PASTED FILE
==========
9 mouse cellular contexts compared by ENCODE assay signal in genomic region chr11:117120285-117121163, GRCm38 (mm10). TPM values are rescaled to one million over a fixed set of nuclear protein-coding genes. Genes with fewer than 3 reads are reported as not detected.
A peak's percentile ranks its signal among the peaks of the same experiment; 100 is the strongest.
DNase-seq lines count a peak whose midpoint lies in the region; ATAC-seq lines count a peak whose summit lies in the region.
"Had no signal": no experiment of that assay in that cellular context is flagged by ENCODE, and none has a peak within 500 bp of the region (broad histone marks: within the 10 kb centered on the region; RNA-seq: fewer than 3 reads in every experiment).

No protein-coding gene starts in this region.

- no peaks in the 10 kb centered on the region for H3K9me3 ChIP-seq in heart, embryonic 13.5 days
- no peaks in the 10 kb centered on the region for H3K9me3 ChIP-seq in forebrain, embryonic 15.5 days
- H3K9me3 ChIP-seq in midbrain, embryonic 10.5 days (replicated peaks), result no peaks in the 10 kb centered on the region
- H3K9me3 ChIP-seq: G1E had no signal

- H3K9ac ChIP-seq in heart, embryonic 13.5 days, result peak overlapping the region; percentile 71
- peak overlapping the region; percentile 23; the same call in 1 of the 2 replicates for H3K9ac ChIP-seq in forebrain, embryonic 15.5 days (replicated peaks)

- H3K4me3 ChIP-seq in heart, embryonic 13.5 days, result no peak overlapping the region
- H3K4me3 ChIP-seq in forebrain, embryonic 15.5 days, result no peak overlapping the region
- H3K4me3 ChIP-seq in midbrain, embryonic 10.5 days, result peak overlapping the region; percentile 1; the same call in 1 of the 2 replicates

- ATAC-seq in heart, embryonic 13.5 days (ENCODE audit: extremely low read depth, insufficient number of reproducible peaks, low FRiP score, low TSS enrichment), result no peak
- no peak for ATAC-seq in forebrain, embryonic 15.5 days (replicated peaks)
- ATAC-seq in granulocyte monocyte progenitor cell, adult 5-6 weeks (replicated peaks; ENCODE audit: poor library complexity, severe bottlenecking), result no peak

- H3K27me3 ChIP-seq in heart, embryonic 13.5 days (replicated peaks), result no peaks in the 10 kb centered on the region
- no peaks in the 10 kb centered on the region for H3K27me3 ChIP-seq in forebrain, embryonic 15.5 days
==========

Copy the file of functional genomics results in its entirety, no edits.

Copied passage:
9 mouse cellular contexts compared by ENCODE assay signal in genomic region chr11:117120285-117121163, GRCm38 (mm10). TPM values are rescaled to one million over a fixed set of nuclear protein-coding genes. Genes with fewer than 3 reads are reported as not detected.
A peak's percentile ranks its signal among the peaks of the same experiment; 100 is the strongest.
DNase-seq lines count a peak whose midpoint lies in the region; ATAC-seq lines count a peak whose summit lies in the region.
"Had no signal": no experiment of that assay in that cellular context is flagged by ENCODE, and none has a peak within 500 bp of the region (broad histone marks: within the 10 kb centered on the region; RNA-seq: fewer than 3 reads in every experiment).

No protein-coding gene starts in this region.

- no peaks in the 10 kb centered on the region for H3K9me3 ChIP-seq in heart, embryonic 13.5 days
- no peaks in the 10 kb centered on the region for H3K9me3 ChIP-seq in forebrain, embryonic 15.5 days
- H3K9me3 ChIP-seq in midbrain, embryonic 10.5 days (replicated peaks), result no peaks in the 10 kb centered on the region
- H3K9me3 ChIP-seq: G1E had no signal

- H3K9ac ChIP-seq in heart, embryonic 13.5 days, result peak overlapping the region; percentile 71
- peak overlapping the region; percentile 23; the same call in 1 of the 2 replicates for H3K9ac ChIP-seq in forebrain, embryonic 15.5 days (replicated peaks)

- H3K4me3 ChIP-seq in heart, embryonic 13.5 days, result no peak overlapping the region
- H3K4me3 ChIP-seq in forebrain, embryonic 15.5 days, result no peak overlapping the region
- H3K4me3 ChIP-seq in midbrain, embryonic 10.5 days, result peak overlapping the region; percentile 1; the same call in 1 of the 2 replicates

- ATAC-seq in heart, embryonic 13.5 days (ENCODE audit: extremely low read depth, insufficient number of reproducible peaks, low FRiP score, low TSS enrichment), result no peak
- no peak for ATAC-seq in forebrain, embryonic 15.5 days (replicated peaks)
- ATAC-seq in granulocyte monocyte progenitor cell, adult 5-6 weeks (replicated peaks; ENCODE audit: poor library complexity, severe bottlenecking), result no peak

- H3K27me3 ChIP-seq in heart, embryonic 13.5 days (replicated peaks), result no peaks in the 10 kb centered on the region
- no peaks in the 10 kb centered on the region for H3K27me3 ChIP-seq in forebrain, embryonic 15.5 days